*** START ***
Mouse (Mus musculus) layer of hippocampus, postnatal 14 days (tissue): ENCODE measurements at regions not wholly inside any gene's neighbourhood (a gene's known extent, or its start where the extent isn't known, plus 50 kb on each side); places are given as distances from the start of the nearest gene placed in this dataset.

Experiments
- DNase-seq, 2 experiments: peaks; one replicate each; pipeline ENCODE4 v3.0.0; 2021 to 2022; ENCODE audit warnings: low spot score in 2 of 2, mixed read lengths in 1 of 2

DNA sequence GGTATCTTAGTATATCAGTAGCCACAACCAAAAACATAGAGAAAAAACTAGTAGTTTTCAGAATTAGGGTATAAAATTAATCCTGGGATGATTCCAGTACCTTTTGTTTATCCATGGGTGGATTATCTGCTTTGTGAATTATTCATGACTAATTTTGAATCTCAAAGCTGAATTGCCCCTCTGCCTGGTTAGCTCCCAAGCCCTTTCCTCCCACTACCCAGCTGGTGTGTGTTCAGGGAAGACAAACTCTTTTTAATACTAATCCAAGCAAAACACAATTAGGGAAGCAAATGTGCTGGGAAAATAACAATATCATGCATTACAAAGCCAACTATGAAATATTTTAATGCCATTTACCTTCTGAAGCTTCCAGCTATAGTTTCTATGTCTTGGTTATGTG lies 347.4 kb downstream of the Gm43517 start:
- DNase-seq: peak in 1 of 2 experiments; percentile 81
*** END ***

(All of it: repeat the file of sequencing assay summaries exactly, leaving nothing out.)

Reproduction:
Mouse (Mus musculus) layer of hippocampus, postnatal 14 days (tissue): ENCODE measurements at regions not wholly inside any gene's neighbourhood (a gene's known extent, or its start where the extent isn't known, plus 50 kb on each side); places are given as distances from the start of the nearest gene placed in this dataset.

Experiments
- DNase-seq, 2 experiments: peaks; one replicate each; pipeline ENCODE4 v3.0.0; 2021 to 2022; ENCODE audit warnings: low spot score in 2 of 2, mixed read lengths in 1 of 2

DNA sequence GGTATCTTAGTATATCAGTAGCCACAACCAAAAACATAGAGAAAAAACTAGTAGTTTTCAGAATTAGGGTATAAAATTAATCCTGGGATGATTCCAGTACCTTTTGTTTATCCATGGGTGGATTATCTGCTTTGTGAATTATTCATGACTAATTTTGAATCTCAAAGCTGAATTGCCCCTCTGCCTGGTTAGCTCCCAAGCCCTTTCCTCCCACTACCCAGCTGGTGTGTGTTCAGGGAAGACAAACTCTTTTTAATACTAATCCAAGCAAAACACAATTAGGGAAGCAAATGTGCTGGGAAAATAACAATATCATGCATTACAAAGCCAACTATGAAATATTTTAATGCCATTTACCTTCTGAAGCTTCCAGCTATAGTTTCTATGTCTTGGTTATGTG lies 347.4 kb downstream of the Gm43517 start:
- DNase-seq: peak in 1 of 2 experiments; percentile 81